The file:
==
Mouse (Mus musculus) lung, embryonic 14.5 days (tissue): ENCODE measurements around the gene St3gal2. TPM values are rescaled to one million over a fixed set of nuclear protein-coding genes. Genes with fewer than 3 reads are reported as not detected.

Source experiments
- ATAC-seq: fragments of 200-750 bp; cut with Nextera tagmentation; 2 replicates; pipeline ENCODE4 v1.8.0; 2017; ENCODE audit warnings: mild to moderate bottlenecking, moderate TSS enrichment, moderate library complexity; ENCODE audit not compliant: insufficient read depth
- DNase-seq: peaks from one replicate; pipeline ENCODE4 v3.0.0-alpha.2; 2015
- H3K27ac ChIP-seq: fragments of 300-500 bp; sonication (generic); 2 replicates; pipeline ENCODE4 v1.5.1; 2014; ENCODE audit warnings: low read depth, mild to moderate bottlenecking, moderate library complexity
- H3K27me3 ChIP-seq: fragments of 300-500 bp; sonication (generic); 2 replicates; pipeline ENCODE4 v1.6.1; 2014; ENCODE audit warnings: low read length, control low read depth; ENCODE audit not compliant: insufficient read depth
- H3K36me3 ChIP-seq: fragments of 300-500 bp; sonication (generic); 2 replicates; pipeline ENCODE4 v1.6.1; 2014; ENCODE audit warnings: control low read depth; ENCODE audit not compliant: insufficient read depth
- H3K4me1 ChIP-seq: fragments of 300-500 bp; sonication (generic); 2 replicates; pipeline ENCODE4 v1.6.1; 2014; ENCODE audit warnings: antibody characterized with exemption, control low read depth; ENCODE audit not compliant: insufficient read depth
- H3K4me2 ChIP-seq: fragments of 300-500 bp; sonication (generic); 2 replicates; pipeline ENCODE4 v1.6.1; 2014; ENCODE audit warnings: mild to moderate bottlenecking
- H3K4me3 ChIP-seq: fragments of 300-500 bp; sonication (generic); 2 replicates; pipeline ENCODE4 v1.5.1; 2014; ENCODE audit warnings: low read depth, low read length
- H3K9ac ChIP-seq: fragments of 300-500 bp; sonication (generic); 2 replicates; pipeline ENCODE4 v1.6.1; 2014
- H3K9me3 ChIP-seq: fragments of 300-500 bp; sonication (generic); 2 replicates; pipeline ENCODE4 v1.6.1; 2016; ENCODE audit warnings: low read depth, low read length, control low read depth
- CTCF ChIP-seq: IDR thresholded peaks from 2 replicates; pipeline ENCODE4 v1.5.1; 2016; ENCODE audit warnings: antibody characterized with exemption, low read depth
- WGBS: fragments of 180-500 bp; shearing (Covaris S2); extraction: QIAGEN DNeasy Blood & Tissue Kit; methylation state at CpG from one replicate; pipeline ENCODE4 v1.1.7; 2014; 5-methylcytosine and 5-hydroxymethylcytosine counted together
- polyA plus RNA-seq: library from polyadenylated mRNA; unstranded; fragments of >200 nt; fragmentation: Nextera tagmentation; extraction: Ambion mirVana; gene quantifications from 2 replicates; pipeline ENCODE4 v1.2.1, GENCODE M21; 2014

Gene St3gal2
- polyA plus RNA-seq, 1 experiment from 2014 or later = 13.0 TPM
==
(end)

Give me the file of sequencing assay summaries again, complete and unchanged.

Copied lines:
Mouse (Mus musculus) lung, embryonic 14.5 days (tissue): ENCODE measurements around the gene St3gal2. TPM values are rescaled to one million over a fixed set of nuclear protein-coding genes. Genes with fewer than 3 reads are reported as not detected.

Source experiments
- ATAC-seq: fragments of 200-750 bp; cut with Nextera tagmentation; 2 replicates; pipeline ENCODE4 v1.8.0; 2017; ENCODE audit warnings: mild to moderate bottlenecking, moderate TSS enrichment, moderate library complexity; ENCODE audit not compliant: insufficient read depth
- DNase-seq: peaks from one replicate; pipeline ENCODE4 v3.0.0-alpha.2; 2015
- H3K27ac ChIP-seq: fragments of 300-500 bp; sonication (generic); 2 replicates; pipeline ENCODE4 v1.5.1; 2014; ENCODE audit warnings: low read depth, mild to moderate bottlenecking, moderate library complexity
- H3K27me3 ChIP-seq: fragments of 300-500 bp; sonication (generic); 2 replicates; pipeline ENCODE4 v1.6.1; 2014; ENCODE audit warnings: low read length, control low read depth; ENCODE audit not compliant: insufficient read depth
- H3K36me3 ChIP-seq: fragments of 300-500 bp; sonication (generic); 2 replicates; pipeline ENCODE4 v1.6.1; 2014; ENCODE audit warnings: control low read depth; ENCODE audit not compliant: insufficient read depth
- H3K4me1 ChIP-seq: fragments of 300-500 bp; sonication (generic); 2 replicates; pipeline ENCODE4 v1.6.1; 2014; ENCODE audit warnings: antibody characterized with exemption, control low read depth; ENCODE audit not compliant: insufficient read depth
- H3K4me2 ChIP-seq: fragments of 300-500 bp; sonication (generic); 2 replicates; pipeline ENCODE4 v1.6.1; 2014; ENCODE audit warnings: mild to moderate bottlenecking
- H3K4me3 ChIP-seq: fragments of 300-500 bp; sonication (generic); 2 replicates; pipeline ENCODE4 v1.5.1; 2014; ENCODE audit warnings: low read depth, low read length
- H3K9ac ChIP-seq: fragments of 300-500 bp; sonication (generic); 2 replicates; pipeline ENCODE4 v1.6.1; 2014
- H3K9me3 ChIP-seq: fragments of 300-500 bp; sonication (generic); 2 replicates; pipeline ENCODE4 v1.6.1; 2016; ENCODE audit warnings: low read depth, low read length, control low read depth
- CTCF ChIP-seq: IDR thresholded peaks from 2 replicates; pipeline ENCODE4 v1.5.1; 2016; ENCODE audit warnings: antibody characterized with exemption, low read depth
- WGBS: fragments of 180-500 bp; shearing (Covaris S2); extraction: QIAGEN DNeasy Blood & Tissue Kit; methylation state at CpG from one replicate; pipeline ENCODE4 v1.1.7; 2014; 5-methylcytosine and 5-hydroxymethylcytosine counted together
- polyA plus RNA-seq: library from polyadenylated mRNA; unstranded; fragments of >200 nt; fragmentation: Nextera tagmentation; extraction: Ambion mirVana; gene quantifications from 2 replicates; pipeline ENCODE4 v1.2.1, GENCODE M21; 2014

Gene St3gal2
- polyA plus RNA-seq, 1 experiment from 2014 or later = 13.0 TPM